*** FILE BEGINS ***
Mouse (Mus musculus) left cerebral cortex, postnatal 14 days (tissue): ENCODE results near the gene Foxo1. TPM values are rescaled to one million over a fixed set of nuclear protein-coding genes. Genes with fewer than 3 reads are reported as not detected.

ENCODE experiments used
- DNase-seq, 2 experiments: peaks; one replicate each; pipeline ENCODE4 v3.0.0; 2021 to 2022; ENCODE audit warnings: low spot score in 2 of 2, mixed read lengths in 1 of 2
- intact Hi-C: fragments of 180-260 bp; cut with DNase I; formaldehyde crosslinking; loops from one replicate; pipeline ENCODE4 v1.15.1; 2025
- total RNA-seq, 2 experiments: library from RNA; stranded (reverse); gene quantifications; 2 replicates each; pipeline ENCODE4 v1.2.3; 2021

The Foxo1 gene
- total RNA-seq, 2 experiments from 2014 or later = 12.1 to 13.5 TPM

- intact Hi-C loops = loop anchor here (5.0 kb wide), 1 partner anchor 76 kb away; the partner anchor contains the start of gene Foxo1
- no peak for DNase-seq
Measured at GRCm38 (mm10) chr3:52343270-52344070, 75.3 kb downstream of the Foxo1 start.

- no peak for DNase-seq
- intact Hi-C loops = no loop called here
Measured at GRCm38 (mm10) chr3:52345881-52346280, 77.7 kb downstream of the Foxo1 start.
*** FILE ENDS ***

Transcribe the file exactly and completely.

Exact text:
Mouse (Mus musculus) left cerebral cortex, postnatal 14 days (tissue): ENCODE results near the gene Foxo1. TPM values are rescaled to one million over a fixed set of nuclear protein-coding genes. Genes with fewer than 3 reads are reported as not detected.

ENCODE experiments used
- DNase-seq, 2 experiments: peaks; one replicate each; pipeline ENCODE4 v3.0.0; 2021 to 2022; ENCODE audit warnings: low spot score in 2 of 2, mixed read lengths in 1 of 2
- intact Hi-C: fragments of 180-260 bp; cut with DNase I; formaldehyde crosslinking; loops from one replicate; pipeline ENCODE4 v1.15.1; 2025
- total RNA-seq, 2 experiments: library from RNA; stranded (reverse); gene quantifications; 2 replicates each; pipeline ENCODE4 v1.2.3; 2021

The Foxo1 gene
- total RNA-seq, 2 experiments from 2014 or later = 12.1 to 13.5 TPM

- intact Hi-C loops = loop anchor here (5.0 kb wide), 1 partner anchor 76 kb away; the partner anchor contains the start of gene Foxo1
- no peak for DNase-seq
Measured at GRCm38 (mm10) chr3:52343270-52344070, 75.3 kb downstream of the Foxo1 start.

- no peak for DNase-seq
- intact Hi-C loops = no loop called here
Measured at GRCm38 (mm10) chr3:52345881-52346280, 77.7 kb downstream of the Foxo1 start.